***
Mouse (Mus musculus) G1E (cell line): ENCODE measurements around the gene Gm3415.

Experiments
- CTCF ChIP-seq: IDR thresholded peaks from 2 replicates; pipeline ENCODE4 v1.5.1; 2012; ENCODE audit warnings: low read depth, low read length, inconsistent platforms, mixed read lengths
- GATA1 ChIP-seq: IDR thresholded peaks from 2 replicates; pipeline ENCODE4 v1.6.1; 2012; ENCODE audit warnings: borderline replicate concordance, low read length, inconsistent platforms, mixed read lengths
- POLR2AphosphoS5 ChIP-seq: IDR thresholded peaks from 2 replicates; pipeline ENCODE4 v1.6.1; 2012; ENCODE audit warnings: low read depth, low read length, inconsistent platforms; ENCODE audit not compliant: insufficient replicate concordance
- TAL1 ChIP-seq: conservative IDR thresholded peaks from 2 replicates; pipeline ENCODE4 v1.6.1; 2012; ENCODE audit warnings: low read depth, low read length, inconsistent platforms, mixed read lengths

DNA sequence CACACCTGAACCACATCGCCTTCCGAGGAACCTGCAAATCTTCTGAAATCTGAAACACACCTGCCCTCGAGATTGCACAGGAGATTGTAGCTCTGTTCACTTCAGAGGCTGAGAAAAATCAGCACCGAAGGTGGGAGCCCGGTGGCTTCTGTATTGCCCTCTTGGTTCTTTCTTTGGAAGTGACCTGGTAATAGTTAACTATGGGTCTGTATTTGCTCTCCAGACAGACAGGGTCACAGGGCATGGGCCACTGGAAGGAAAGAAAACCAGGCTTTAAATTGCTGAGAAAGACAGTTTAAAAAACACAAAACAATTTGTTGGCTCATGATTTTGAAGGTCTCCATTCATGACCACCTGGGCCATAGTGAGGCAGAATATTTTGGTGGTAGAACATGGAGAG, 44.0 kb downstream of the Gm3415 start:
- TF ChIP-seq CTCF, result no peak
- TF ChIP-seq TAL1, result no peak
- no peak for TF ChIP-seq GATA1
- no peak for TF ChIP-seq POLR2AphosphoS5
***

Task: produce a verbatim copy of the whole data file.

Mouse (Mus musculus) G1E (cell line): ENCODE measurements around the gene Gm3415.

Experiments
- CTCF ChIP-seq: IDR thresholded peaks from 2 replicates; pipeline ENCODE4 v1.5.1; 2012; ENCODE audit warnings: low read depth, low read length, inconsistent platforms, mixed read lengths
- GATA1 ChIP-seq: IDR thresholded peaks from 2 replicates; pipeline ENCODE4 v1.6.1; 2012; ENCODE audit warnings: borderline replicate concordance, low read length, inconsistent platforms, mixed read lengths
- POLR2AphosphoS5 ChIP-seq: IDR thresholded peaks from 2 replicates; pipeline ENCODE4 v1.6.1; 2012; ENCODE audit warnings: low read depth, low read length, inconsistent platforms; ENCODE audit not compliant: insufficient replicate concordance
- TAL1 ChIP-seq: conservative IDR thresholded peaks from 2 replicates; pipeline ENCODE4 v1.6.1; 2012; ENCODE audit warnings: low read depth, low read length, inconsistent platforms, mixed read lengths

DNA sequence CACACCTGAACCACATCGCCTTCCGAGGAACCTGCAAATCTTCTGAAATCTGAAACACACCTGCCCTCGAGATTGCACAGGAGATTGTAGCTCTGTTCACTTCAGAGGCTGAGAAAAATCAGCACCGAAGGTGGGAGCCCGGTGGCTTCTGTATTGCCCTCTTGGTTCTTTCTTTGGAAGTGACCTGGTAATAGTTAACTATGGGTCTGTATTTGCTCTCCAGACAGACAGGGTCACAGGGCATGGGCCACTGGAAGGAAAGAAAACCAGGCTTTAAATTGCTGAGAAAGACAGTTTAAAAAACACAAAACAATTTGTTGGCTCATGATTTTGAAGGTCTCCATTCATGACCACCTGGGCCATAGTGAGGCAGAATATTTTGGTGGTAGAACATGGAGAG, 44.0 kb downstream of the Gm3415 start:
- TF ChIP-seq CTCF, result no peak
- TF ChIP-seq TAL1, result no peak
- no peak for TF ChIP-seq GATA1
- no peak for TF ChIP-seq POLR2AphosphoS5